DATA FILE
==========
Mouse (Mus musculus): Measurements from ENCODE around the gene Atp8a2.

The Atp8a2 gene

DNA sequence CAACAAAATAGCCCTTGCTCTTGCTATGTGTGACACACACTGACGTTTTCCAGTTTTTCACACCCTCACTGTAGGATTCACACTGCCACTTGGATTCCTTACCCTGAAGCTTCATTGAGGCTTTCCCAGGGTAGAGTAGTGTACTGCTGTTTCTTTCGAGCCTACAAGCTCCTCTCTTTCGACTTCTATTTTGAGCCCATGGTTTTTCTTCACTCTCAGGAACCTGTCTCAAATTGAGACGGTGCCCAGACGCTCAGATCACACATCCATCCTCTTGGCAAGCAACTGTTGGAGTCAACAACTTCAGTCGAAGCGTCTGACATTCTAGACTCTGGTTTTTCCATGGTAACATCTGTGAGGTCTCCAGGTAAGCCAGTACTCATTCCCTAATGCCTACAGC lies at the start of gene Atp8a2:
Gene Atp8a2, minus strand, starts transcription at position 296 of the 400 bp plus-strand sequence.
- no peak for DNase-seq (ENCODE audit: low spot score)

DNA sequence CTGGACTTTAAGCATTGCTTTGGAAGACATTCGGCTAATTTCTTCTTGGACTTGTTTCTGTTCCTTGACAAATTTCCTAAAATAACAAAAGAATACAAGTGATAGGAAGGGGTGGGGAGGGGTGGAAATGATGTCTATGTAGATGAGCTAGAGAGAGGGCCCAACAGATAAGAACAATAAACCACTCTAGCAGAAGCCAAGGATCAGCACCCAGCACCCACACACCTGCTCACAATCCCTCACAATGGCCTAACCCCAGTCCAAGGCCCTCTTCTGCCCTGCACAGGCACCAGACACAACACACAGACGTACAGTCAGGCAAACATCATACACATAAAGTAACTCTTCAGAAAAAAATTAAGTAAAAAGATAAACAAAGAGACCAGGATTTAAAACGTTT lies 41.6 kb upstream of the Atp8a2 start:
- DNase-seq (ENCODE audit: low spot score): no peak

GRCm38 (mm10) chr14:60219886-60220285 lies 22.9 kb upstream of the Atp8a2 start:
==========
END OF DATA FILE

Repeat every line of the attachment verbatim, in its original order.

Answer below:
Mouse (Mus musculus): Measurements from ENCODE around the gene Atp8a2.

The Atp8a2 gene

DNA sequence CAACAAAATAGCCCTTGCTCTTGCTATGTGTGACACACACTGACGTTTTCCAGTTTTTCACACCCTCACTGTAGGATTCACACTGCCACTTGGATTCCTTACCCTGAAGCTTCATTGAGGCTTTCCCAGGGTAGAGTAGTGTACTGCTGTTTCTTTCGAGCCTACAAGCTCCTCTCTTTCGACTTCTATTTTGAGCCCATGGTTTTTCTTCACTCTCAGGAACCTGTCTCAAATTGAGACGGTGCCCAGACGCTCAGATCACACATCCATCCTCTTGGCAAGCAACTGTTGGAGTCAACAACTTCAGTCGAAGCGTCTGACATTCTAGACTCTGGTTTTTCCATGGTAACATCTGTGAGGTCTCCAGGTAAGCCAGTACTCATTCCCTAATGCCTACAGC lies at the start of gene Atp8a2:
Gene Atp8a2, minus strand, starts transcription at position 296 of the 400 bp plus-strand sequence.
- no peak for DNase-seq (ENCODE audit: low spot score)

DNA sequence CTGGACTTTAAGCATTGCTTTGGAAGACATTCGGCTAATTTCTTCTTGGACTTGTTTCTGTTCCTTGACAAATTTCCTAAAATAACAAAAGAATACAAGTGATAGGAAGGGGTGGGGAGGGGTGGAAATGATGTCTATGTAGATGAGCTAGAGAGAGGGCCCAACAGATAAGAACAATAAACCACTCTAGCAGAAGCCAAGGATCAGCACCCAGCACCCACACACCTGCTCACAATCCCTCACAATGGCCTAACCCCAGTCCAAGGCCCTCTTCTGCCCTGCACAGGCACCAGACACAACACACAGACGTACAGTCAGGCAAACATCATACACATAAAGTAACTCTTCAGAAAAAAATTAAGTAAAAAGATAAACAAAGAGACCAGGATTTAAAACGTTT lies 41.6 kb upstream of the Atp8a2 start:
- DNase-seq (ENCODE audit: low spot score): no peak

GRCm38 (mm10) chr14:60219886-60220285 lies 22.9 kb upstream of the Atp8a2 start: